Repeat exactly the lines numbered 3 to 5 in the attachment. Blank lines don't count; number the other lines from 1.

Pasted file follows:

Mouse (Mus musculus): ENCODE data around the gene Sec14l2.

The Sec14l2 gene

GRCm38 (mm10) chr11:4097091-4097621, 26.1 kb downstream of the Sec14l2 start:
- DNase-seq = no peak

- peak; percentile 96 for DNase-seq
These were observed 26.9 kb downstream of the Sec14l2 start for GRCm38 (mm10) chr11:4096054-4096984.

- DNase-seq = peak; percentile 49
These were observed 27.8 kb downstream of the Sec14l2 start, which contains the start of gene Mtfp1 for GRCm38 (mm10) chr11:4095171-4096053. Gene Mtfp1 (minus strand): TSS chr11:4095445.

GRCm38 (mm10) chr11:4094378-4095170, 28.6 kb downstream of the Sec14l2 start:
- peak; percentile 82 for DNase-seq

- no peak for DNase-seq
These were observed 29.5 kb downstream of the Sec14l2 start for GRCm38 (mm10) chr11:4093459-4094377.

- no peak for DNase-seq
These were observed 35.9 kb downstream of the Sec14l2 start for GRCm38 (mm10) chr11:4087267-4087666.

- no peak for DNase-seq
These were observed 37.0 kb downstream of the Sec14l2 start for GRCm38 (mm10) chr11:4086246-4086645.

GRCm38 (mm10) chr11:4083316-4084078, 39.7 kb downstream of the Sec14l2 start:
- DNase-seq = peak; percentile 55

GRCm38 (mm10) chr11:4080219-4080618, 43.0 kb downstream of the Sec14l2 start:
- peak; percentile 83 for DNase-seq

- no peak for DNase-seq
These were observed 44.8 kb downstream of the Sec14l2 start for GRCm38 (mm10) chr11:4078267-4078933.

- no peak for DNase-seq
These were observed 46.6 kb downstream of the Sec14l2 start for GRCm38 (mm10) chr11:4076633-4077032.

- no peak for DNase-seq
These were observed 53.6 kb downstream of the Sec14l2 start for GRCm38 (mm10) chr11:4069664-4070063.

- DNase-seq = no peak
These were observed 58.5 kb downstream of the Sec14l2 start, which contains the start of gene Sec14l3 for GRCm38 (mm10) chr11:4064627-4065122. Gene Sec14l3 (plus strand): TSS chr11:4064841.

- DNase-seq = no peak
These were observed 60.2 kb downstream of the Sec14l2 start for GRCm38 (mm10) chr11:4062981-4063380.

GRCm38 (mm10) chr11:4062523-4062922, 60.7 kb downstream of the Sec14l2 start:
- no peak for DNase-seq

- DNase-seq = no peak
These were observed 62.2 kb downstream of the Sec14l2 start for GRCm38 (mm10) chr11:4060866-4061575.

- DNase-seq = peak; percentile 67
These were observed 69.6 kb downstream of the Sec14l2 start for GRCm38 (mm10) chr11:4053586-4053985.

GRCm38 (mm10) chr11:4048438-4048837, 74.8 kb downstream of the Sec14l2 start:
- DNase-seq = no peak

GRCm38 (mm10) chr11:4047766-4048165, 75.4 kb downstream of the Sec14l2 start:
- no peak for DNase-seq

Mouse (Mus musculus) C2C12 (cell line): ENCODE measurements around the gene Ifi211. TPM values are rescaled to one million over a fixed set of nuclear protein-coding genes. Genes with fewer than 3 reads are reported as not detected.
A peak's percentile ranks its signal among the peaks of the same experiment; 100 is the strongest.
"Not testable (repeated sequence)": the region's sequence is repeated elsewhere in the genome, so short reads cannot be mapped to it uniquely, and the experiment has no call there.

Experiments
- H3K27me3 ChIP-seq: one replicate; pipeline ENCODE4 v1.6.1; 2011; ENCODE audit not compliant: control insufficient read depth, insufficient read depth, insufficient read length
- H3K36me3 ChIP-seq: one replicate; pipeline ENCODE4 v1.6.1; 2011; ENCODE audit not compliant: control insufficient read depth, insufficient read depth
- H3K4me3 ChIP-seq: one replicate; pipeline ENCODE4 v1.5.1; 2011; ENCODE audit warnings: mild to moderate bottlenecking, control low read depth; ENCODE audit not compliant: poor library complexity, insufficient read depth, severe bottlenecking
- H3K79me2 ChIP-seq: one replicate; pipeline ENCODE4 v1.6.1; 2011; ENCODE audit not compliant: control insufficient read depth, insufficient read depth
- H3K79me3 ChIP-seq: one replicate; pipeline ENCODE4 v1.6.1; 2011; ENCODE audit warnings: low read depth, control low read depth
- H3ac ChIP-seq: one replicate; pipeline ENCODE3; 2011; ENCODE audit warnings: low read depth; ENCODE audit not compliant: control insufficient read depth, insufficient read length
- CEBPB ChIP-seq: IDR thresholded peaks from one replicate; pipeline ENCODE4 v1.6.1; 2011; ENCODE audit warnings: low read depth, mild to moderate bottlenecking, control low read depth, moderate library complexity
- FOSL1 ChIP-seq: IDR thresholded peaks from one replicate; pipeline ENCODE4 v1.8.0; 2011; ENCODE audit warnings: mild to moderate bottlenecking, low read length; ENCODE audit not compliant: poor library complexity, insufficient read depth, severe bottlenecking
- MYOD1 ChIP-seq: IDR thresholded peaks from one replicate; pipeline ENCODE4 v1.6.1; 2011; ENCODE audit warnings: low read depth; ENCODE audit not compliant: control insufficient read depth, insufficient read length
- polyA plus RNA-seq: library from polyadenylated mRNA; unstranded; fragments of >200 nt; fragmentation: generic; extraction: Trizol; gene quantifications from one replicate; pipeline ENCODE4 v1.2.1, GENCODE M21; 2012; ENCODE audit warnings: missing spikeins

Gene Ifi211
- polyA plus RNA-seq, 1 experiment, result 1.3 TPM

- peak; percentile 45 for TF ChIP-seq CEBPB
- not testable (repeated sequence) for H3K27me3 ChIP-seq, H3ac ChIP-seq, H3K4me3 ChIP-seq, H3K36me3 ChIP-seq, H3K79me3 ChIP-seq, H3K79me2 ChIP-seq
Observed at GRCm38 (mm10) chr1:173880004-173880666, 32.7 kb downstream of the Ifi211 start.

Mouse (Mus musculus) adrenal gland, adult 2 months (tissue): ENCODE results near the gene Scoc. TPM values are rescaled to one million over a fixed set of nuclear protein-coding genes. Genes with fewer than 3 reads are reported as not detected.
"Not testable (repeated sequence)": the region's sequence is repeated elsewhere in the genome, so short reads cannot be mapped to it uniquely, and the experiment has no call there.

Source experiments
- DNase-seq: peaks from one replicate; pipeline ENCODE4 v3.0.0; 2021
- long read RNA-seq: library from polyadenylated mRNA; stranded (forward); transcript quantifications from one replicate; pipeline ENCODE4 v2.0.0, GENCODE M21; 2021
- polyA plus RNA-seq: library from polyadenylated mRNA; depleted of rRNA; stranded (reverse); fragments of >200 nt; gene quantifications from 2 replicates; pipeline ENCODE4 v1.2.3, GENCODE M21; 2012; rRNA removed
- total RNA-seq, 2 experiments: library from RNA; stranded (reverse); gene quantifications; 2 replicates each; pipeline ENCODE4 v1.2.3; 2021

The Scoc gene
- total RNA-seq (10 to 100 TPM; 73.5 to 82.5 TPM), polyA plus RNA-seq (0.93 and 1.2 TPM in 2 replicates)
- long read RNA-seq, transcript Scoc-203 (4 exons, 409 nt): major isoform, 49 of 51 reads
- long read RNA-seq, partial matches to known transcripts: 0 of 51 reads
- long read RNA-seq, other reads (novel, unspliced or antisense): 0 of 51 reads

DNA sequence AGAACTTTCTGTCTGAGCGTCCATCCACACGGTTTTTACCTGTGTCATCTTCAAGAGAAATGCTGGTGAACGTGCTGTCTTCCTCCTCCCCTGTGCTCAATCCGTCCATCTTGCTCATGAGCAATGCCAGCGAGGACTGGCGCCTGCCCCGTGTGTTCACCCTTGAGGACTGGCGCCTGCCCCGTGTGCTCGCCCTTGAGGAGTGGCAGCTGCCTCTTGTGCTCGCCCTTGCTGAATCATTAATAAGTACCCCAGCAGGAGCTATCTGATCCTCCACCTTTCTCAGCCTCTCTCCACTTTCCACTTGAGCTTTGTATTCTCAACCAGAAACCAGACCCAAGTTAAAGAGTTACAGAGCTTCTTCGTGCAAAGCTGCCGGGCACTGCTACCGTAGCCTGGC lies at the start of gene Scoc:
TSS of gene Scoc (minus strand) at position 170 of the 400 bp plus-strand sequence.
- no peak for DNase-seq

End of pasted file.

GRCm38 (mm10) chr11:4097091-4097621, 26.1 kb downstream of the Sec14l2 start:
- DNase-seq = no peak

- peak; percentile 96 for DNase-seq